Hughie O'Donnell sadly died this month at the young age of 69.
Born in Ireland, Hughie started his tunnelling life in 1966 with Edmond Nuttall and then with Thyssen GB at the Loch Awe hydroelectric scheme. He became a lead miner with CV Buchan on a sewer project in South Shields and then shift boss at the Dinorwic hydroelectric project with John Mowlem until 1974.
He returned to CV Buchan for three years to work on the Newcastle Metro before venturing abroad to work as pit boss with Italian Thai Sheridan in Bangkok on the city’s wastewater scheme. From there Hughie moved to Hong Kong with GKL on the MTR 107 contract until 1980.
Heysham nuclear power station with Taylor Woodrow brought him back to UK for his next project before returning again to Hong Kong to work on the MTR Island Line with Kumagai Gumi. This was followed by work on the Singapore Metro and then to Egypt for engagement on the Cairo Wastewater Scheme. From 1989 to end 1992 Hughie worked as tunnel foreman on the UK side of the Channel Tunnel Project.
Between 1993 and 2001 he worked on tunnelling contracts for the Abbey sewer in east London, the London Underground Jubilee Line Extension Contract 103, the London Docklands Light Railway (DLR) extension, and then to Singapore for the North East Line and on Denmark for the Copenhagen Metro. Latterly Hughie worked on the Channel Tunnel Rail Link (CTRL) Thames Tunnel, the London Kings Cross Station redevelopment, and Contract 305 of the Crossrail Project.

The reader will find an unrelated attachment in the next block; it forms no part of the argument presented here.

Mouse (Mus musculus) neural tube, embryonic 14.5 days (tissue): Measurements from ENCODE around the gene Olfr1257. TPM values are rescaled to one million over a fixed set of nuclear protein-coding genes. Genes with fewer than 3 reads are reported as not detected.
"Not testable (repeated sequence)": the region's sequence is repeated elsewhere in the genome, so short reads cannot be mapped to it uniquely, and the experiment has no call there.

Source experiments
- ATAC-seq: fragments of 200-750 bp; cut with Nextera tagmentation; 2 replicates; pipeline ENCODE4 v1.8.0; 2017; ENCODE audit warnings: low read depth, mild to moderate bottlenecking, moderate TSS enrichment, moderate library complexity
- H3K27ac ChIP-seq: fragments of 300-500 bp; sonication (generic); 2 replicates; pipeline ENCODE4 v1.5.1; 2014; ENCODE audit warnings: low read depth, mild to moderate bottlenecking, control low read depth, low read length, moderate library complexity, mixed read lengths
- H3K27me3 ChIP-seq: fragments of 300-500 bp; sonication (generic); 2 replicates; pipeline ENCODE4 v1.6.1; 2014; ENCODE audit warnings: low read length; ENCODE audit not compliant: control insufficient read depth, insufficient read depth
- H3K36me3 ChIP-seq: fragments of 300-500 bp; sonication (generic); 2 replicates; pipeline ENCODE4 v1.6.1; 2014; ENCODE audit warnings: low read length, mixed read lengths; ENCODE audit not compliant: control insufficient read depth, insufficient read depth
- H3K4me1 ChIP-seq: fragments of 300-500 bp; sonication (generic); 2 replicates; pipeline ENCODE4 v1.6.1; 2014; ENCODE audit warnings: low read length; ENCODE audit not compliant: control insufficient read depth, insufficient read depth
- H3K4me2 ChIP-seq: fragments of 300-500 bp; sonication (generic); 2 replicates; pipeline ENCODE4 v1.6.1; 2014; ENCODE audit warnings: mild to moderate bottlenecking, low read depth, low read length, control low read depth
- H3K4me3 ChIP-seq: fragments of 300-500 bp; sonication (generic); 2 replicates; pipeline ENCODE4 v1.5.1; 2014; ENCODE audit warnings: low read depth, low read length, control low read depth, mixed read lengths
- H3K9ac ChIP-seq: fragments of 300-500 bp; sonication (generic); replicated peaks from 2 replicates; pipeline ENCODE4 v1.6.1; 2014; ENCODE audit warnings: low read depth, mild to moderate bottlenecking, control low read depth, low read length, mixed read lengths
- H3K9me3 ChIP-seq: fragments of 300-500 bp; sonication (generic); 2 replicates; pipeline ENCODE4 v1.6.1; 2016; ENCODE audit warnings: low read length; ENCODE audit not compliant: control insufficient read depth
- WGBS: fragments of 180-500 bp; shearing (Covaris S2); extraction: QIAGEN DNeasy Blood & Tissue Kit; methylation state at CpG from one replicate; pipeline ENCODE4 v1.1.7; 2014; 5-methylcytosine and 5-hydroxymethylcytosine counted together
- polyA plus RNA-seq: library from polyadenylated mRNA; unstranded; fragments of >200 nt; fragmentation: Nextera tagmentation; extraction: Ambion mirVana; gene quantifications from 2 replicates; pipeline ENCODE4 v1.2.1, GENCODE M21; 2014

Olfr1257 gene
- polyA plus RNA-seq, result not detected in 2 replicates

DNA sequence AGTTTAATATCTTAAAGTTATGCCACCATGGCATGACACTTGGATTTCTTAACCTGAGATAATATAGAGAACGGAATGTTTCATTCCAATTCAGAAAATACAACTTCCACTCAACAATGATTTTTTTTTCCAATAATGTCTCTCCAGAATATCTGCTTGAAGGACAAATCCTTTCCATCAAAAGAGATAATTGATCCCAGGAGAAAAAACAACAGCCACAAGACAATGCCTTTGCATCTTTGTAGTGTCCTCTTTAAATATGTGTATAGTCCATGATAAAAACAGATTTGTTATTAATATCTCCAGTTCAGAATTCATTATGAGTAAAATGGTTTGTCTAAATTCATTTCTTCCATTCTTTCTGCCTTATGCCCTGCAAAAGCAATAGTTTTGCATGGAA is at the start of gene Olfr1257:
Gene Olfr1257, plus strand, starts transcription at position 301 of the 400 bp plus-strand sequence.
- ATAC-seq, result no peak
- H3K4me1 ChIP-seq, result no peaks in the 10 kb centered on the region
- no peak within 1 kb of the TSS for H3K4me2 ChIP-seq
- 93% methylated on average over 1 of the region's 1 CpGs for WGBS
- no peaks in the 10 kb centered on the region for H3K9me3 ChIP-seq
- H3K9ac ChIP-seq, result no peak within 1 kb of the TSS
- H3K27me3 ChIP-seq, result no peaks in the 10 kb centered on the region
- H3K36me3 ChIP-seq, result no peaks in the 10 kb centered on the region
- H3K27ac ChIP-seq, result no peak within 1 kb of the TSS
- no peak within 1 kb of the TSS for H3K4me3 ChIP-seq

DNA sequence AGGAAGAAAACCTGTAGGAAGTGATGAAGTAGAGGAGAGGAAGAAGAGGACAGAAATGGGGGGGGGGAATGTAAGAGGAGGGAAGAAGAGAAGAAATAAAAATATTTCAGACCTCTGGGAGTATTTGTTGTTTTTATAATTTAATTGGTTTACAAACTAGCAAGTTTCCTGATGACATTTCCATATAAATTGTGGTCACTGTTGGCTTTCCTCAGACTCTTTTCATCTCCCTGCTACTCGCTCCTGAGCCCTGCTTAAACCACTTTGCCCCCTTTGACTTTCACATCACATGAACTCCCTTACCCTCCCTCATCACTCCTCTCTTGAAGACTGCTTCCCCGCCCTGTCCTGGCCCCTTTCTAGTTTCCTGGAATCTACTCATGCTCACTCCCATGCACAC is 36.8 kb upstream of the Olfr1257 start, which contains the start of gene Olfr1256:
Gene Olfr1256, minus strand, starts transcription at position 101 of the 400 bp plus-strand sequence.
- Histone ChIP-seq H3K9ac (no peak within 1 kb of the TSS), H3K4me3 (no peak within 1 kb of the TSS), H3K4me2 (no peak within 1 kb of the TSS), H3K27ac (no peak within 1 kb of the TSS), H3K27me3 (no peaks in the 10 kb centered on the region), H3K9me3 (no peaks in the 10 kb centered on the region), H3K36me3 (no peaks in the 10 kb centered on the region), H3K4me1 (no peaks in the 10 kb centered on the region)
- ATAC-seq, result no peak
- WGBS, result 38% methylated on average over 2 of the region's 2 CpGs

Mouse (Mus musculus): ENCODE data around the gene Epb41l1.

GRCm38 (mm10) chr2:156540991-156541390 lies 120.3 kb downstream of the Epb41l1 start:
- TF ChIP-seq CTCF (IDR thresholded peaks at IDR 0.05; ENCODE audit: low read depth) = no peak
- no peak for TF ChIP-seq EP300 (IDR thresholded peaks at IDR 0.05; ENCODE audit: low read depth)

In summary, we all have worked with Hughie at some stage and undoubtedly remember him.
Thinking about Hughie, I tend to remember best the one to one discussions that we had. They were always polite but forceful in his strong low tones, and always sensible and well considered. If it wasn't a discussion about a fair bonus rate, it was a serious concern for a safety issue.
When there was a crowd of people around, Hughie tended to prefer to remain in the background, watching and listening to everything. This was especially so when the ladies were present. There were always plenty of other people around who liked to talk. Having said that, we all know about nights when Hughie did get a little raucous!
We all know who the best pit bosses were, and who always achieved the pace for others to try and follow. Hughie was always quietly proud to be one of those. His gangs hold a few records around the world, and there are many from afar who would like to be remembered for having known Hughie - people who have tremendous respect for Hughie and owe so much for what they learnt from him.
The tunneling world has lost a highly respected colleague.